Hitler’s book of accounts up for auction
Hitler’s personal account book is to be sold at auction in Connecticut. This 175-page handwritten ledger covers his expenses for the period 1 April 1944 to 16 April 1945, 14 days before his suicide in his Berlin bunker.
The journal, which the auction house, Alexander Autographs, claims has never been seen before, contains hundreds of entries, written in Hitler’s hand, detailing a whole range of expenses and cash payouts. Neatly organized, each page includes the date, a description, and the amount spent. Each expense is categorised and include ‘Theatre and Music, Education Facilities, Health, Paintings & Art, Buildings, Emergency Contributions, Donations, and Miscellaneous’, the latter being the most commonly used.
One of the prime beneficiaries of Hitler’s disbursements was his personal physician, Theodor Morell, reimbursed for items often listed as being ‘for the treatment of the Fuhrer’. Hitler became increasingly reliant on ‘my dear doctor’, who fed him a morning dose of stimulants to the point of dependency, injections and several sleeping pills at night. Morell was dismissed by Hitler on 22 April 1945, was captured by the Americans, interned but never charged with any crimes. In poor health, he died of a stroke in May 1948.
Hitler was always mindful of the widows of Nazi martyrs. One of his secretaries, Hedwig Gustloff, was one such recipient. Her husband, Wilhelm Gustloff, assassinated in 1936, was the leader of the Swiss Nazi party. Another was the widow of Julius Schreck. Schreck, an early convert of Nazism and long-term friend of Hitler’s, was a founding member of Hitler’s stormtroopers, the SA. Absurdly, he sported the same styled moustache as Hitler. A participant in the failed Munich Putsch of 1923, Schreck was incarcerated alongside his boss and Rudolf Hess in Landsberg Prison. He died in 1936 of meningitis and eight years later, Hitler was still compensating his widow handsomely.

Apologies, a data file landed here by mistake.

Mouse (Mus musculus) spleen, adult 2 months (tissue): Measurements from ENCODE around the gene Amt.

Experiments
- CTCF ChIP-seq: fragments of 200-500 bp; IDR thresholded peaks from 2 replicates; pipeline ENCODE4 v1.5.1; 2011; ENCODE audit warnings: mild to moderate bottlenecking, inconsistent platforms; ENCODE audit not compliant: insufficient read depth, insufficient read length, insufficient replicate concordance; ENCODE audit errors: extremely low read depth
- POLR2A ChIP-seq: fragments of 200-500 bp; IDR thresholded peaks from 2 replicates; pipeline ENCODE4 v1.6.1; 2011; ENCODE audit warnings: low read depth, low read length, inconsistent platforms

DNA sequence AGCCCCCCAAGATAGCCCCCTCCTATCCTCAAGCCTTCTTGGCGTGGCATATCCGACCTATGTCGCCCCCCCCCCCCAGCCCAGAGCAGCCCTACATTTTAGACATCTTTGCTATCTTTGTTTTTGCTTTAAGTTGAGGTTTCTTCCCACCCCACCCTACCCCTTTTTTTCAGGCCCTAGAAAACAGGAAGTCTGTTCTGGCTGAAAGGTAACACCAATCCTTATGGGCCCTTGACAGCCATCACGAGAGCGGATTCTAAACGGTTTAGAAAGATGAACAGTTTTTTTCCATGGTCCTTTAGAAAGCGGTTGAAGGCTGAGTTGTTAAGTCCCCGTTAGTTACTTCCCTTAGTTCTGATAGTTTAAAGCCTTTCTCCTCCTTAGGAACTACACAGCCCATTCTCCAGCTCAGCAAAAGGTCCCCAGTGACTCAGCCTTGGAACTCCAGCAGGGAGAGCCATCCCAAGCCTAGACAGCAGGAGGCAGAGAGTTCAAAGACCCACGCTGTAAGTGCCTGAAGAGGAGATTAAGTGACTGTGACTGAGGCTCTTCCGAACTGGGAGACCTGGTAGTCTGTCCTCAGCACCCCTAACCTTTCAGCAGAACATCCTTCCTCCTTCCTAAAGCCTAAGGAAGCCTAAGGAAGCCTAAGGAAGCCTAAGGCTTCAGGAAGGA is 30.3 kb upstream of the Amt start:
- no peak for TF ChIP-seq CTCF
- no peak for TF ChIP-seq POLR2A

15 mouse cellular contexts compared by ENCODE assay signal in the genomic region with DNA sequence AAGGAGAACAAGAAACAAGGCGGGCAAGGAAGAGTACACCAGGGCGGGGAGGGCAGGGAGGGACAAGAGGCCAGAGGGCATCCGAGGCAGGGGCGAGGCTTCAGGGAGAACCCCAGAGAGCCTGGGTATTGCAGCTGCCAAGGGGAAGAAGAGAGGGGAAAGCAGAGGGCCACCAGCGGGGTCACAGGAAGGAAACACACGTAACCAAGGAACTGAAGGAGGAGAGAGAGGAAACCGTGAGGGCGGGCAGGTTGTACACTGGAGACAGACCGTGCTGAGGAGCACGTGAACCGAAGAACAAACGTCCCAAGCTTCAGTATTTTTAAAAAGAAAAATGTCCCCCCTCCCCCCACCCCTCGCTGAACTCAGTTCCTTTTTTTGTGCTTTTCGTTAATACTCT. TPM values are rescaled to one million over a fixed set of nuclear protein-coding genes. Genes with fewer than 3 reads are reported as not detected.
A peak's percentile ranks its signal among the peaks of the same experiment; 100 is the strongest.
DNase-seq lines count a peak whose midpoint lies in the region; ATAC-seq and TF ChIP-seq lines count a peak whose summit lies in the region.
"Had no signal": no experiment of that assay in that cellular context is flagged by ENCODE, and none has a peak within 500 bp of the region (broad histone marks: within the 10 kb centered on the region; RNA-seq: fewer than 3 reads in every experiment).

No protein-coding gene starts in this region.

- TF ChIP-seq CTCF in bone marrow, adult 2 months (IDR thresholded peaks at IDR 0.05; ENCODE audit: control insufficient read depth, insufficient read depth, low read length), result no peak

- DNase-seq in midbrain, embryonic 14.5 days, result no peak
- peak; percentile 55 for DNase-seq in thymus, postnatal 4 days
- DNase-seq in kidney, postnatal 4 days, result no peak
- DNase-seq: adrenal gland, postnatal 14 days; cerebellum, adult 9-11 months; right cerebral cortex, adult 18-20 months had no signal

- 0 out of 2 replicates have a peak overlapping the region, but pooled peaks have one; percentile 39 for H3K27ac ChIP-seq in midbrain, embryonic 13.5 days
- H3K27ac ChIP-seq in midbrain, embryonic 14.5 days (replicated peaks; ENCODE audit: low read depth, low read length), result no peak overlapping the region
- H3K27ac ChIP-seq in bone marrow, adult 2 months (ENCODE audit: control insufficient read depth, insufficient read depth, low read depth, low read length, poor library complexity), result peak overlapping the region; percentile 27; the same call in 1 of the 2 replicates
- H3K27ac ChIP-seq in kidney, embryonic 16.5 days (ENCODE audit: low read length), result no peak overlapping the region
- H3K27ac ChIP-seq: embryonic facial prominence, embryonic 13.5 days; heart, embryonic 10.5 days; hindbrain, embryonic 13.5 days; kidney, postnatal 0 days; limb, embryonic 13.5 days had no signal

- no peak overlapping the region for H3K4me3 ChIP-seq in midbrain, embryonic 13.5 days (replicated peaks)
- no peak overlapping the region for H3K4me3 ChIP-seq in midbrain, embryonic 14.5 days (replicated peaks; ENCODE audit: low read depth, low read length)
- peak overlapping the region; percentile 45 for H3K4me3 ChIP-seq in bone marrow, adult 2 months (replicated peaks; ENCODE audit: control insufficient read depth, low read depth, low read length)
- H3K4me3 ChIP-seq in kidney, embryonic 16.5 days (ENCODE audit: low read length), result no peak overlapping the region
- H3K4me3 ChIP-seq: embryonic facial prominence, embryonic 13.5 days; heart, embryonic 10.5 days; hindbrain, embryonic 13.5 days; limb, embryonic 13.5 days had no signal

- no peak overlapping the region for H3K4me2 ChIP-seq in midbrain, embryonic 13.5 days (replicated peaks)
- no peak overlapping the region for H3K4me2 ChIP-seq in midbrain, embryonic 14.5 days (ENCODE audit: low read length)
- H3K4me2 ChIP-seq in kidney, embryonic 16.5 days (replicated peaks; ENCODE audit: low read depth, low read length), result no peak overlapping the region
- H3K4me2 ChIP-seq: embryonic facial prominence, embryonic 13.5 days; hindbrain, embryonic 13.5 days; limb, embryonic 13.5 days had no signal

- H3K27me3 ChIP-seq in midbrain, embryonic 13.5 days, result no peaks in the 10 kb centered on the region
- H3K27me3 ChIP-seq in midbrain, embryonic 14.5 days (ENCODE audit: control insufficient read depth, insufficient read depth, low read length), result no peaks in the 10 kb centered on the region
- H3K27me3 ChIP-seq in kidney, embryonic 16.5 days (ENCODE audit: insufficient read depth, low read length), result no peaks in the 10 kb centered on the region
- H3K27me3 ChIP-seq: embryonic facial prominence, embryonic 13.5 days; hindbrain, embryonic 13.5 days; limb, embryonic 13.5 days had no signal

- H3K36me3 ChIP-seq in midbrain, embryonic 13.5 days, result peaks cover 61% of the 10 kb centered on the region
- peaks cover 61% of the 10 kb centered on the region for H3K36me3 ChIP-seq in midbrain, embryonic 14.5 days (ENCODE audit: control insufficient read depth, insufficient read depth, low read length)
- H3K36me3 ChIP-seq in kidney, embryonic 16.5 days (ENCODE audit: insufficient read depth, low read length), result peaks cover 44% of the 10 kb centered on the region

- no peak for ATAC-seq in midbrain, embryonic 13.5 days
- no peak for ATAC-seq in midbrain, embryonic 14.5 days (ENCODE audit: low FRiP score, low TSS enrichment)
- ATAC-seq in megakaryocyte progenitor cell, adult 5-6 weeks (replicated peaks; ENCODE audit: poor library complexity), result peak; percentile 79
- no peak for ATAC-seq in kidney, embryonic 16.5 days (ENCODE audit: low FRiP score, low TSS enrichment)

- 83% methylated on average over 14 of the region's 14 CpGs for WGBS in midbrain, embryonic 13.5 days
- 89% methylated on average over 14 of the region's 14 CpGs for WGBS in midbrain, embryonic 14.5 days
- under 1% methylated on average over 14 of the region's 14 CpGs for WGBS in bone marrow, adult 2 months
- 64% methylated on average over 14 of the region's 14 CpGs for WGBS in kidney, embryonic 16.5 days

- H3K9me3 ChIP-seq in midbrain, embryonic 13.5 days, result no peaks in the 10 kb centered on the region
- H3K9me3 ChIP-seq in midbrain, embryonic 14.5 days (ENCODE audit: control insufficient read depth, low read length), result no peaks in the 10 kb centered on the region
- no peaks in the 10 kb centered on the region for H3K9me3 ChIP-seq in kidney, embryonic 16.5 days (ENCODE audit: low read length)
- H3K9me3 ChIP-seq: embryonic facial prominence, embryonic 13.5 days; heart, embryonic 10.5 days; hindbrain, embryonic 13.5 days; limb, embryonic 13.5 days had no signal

Indeed, a surprising recipient was Ilse Hess, wife of Rudolf Hess. Hess had made a solo flight to Scotland in May 1941 on a hare-brained attempt to negotiate peace with the British. Hitler, on hearing of Hess’ treachery, stripped his old comrade of all positions and responsibility, and ordered him shot should he ever step foot back in Germany. To the German public, the Nazi party explained away Hess’ defection as being a result of his ‘mental illness’. Nonetheless, despite her husband’s perfidy, Ilse received her payout.
On 29 September 1944, Helene Schwaerzel was the beneficiary of a huge sum – one million marks. The reason for Hitler’s generosity was that she informed on the fugitive, Carl Friedrich Goerdeler. Goerdeler, a former mayor of Leipzig, had been one of the architects of the failed July Bomb attempt on Hitler’s life. (Had the plot succeeded, Goerdeler had named himself the future chancellor). Instead, the plot failed and Goerdeler went on the run, ending up in his parents’ hometown of Marienwerder in northern Poland. There he was recognized by Schwaerzel, an innkeeper who had known him 20 years previously, and reported. He was executed in February 1945.
The ledger shows Hitler to be a generous in handing out birthday presents. To Wilhelm Keitel, a trusted field marshal, 764,000 marks; and to Fritz Sauckel, Plenipotentiary for Labour Deployment, 250,000 marks; and 200,000 marks to his foreign minister, Joachim von Ribbentrop (as well as enjoying rich birthdays, the three men had something else in common – they were all executed on the same day – 16 October 1946, hanged for war crimes).
The final entry, dated 16 April 1945, is for 1,200 marks to be given to Fraulein Fraass. But who Ms Fraass was, apart from being a Nazi party member, we do not know.
14 days later, at about 4 pm on 30 April, Hitler and Eva Braun, his wife of forty hours, shook hands with their entourage and retired to his study. A shot was heard. Hitler had shot himself through the right temple. Braun was also dead. She had swallowed cyanide.
The journal, which goes on auction on today, is expected to sell for $5,000 to $7,000 (£3,200 to £4,500).
Rupert Colley’s novella, My Brother the Enemy, set during the Hungarian Revolution of 1956, is now available.